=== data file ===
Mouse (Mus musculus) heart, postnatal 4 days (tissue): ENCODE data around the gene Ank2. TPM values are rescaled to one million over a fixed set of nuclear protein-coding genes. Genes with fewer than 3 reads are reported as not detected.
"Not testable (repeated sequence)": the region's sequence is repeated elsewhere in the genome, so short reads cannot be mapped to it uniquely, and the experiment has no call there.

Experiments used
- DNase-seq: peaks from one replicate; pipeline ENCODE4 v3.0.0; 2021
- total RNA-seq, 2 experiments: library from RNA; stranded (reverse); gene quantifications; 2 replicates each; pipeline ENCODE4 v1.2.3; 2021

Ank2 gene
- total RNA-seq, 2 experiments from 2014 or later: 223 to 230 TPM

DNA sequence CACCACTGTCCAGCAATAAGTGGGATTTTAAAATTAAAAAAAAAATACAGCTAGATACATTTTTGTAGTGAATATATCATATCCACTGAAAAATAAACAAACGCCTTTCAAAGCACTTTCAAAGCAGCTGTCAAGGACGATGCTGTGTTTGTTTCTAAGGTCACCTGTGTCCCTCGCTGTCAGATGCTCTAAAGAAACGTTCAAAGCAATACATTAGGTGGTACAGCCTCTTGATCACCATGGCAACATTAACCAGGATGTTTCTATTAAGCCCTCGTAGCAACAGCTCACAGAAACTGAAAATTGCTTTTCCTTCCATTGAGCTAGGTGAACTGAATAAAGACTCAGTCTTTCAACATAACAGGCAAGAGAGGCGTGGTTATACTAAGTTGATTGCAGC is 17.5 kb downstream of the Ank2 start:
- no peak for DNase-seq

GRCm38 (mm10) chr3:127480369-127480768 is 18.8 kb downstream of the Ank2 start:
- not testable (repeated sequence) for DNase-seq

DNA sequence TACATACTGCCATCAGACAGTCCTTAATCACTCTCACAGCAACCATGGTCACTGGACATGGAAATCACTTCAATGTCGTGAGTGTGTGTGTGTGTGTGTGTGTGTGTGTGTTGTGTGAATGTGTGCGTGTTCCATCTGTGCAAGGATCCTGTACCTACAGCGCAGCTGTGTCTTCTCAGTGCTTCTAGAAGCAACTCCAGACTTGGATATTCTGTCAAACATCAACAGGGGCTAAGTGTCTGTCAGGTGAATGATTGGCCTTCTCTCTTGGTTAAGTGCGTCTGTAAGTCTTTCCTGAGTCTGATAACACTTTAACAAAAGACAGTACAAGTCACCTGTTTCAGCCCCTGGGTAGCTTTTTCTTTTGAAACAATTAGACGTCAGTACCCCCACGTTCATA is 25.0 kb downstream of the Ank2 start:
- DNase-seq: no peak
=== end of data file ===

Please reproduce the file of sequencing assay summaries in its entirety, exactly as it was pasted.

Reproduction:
Mouse (Mus musculus) heart, postnatal 4 days (tissue): ENCODE data around the gene Ank2. TPM values are rescaled to one million over a fixed set of nuclear protein-coding genes. Genes with fewer than 3 reads are reported as not detected.
"Not testable (repeated sequence)": the region's sequence is repeated elsewhere in the genome, so short reads cannot be mapped to it uniquely, and the experiment has no call there.

Experiments used
- DNase-seq: peaks from one replicate; pipeline ENCODE4 v3.0.0; 2021
- total RNA-seq, 2 experiments: library from RNA; stranded (reverse); gene quantifications; 2 replicates each; pipeline ENCODE4 v1.2.3; 2021

Ank2 gene
- total RNA-seq, 2 experiments from 2014 or later: 223 to 230 TPM

DNA sequence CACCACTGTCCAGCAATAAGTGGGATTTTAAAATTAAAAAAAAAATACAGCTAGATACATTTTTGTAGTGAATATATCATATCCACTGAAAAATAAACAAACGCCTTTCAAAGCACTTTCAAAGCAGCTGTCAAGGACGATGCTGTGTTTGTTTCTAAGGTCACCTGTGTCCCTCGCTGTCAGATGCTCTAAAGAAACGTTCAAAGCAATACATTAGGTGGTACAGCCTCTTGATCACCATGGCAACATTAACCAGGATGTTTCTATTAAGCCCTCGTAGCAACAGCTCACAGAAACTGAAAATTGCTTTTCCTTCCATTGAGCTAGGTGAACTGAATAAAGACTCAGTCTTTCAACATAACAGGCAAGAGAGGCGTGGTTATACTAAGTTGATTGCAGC is 17.5 kb downstream of the Ank2 start:
- no peak for DNase-seq

GRCm38 (mm10) chr3:127480369-127480768 is 18.8 kb downstream of the Ank2 start:
- not testable (repeated sequence) for DNase-seq

DNA sequence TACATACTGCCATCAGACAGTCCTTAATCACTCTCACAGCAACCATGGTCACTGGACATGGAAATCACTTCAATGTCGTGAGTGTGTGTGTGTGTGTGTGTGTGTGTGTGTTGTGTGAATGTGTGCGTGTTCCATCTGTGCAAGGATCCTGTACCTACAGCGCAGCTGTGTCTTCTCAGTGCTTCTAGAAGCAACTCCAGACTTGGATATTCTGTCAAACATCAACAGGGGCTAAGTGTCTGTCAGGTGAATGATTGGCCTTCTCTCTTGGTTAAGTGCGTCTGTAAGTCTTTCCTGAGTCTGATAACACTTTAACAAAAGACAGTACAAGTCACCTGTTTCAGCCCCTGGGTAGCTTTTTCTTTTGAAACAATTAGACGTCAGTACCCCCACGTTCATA is 25.0 kb downstream of the Ank2 start:
- DNase-seq: no peak